Wet Brine Curing & Injecting
Whether it is injecting or submerging a ham in salty water brine, it’s another way of curing the meat or inhibiting the meat with salt, it takes a salt bath or gets pushed in with meat needle pumps.
Generally, you will find that the more water that’s involved in the process, the more watered down or lighter the flavor.
It’s a cost-cutting process because producers are also bulking up the weight of the meat, so instead of paying for meat your actually paying for water injected into meat. A cheeky modern approach towards companies use to make more money out of the ham.
I have heard that they also inject water into fresh pork and sell it like this. WIth chicken too, it’s call ‘plumping’ – here is a wiki ink
This site explains it well too. Always a good idea to read the pack or be an informed consumer!
Cured & Smoked Hams
After curing, some hams are smoked. If you go back a few hundred of thousands of years, I have even read about cold smoking meat being used to around 300 years BC.
Cold smoking the meat carries anti-fungal and anti-bacterial properties, which was a way of helping make sure the meat had a better chance of being preserved.
Cold smoking is not actually as difficult as some people think it is, a lot of guys start out with cheese or nuts.
I love to making dry-cured cold smoked bacon, finally found a recipe that I’m incredibly happy with too!
The important aspect of cold smoking meat is curing the meat properly if you want to read about curing meat, here is an intro I wrote.
So basically you are applying some smoldering smoke from hardwood with low resin (often fruitwood is a good choice), the most important aspect is keeping the temperature low
It should be below 86°F or 30°C. Some types of meat start to cook above this temperature, cold smoking ham generally done around 52 to 68°F or 10 to 20°C. Airflow and humidity are also pretty important when doing a cold smoking session.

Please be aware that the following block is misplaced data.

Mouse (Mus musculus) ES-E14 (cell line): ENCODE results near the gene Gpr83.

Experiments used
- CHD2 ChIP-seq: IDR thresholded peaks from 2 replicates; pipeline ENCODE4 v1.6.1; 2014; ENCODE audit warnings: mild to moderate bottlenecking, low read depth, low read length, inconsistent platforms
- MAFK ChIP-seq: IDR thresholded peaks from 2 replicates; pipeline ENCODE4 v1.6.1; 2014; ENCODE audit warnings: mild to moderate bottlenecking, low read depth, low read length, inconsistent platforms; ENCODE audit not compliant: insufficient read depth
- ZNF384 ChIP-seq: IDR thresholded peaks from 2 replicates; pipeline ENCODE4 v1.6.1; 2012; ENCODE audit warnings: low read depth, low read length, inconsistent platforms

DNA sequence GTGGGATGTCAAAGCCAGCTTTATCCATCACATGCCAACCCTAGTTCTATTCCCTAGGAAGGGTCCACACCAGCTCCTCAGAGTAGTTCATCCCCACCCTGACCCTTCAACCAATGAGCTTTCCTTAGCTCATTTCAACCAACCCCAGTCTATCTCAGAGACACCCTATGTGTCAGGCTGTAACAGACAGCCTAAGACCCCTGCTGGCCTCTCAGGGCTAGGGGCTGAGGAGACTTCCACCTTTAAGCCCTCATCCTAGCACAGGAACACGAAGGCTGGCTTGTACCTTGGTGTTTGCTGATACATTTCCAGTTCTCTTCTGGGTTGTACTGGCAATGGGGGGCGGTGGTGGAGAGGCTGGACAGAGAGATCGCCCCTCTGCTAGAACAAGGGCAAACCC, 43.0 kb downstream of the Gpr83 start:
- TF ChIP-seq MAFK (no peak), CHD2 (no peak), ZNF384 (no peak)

Probably the most popular type of Ham that is smoked is the country ham. In terms of production, this cured dry ham takes about 2 to 3 months to make.
Hot Smoked & Warm Smoking
Cooking whilst smoking ham is done as well after curing. Then there is a warm smoked ham. There is such a massive variation in regards to this.
The easiest way to explain it is the meat is wet brined and then cooked whilst being smoked. Kinda similar to Low & Slow Barbecue style cooking/smoking at the same time.
How Cured Hams Are Made
Salt & Cured Hams
It’s literally the cornerstone of cured meats, you have to have salt for flavoring, preserving and in some regards coloring depending on the minerals involved.
Effects of Injected Water into Ham
Commercially you will find a lot of hams are injected with water that is be mixed with salt sugar, nitrates, phosphates.
Quality and the Price of Ham is directly related to the amount of injected waterChapter 22, Page 462 Home Production of Quality Meats & Sausages
Phosphates Hold the Water In
Phosphates have the ability to hold the water inside the ham, so you end up getting a lot more weight initially. But this really is a profiteering trick to bulk up and makes the ham seem bigger than it really actually is, as mentioned above.
It’s different plumping and pumping meat to increase the weight vs. using ‘uptake’ calculation to figure out how much a wet brine has inhibited the meat for traditional cured ham.
Different Meats for Ham
- Turkey -cured
- Chicken – cured
- Beef – cured
- Pork -cured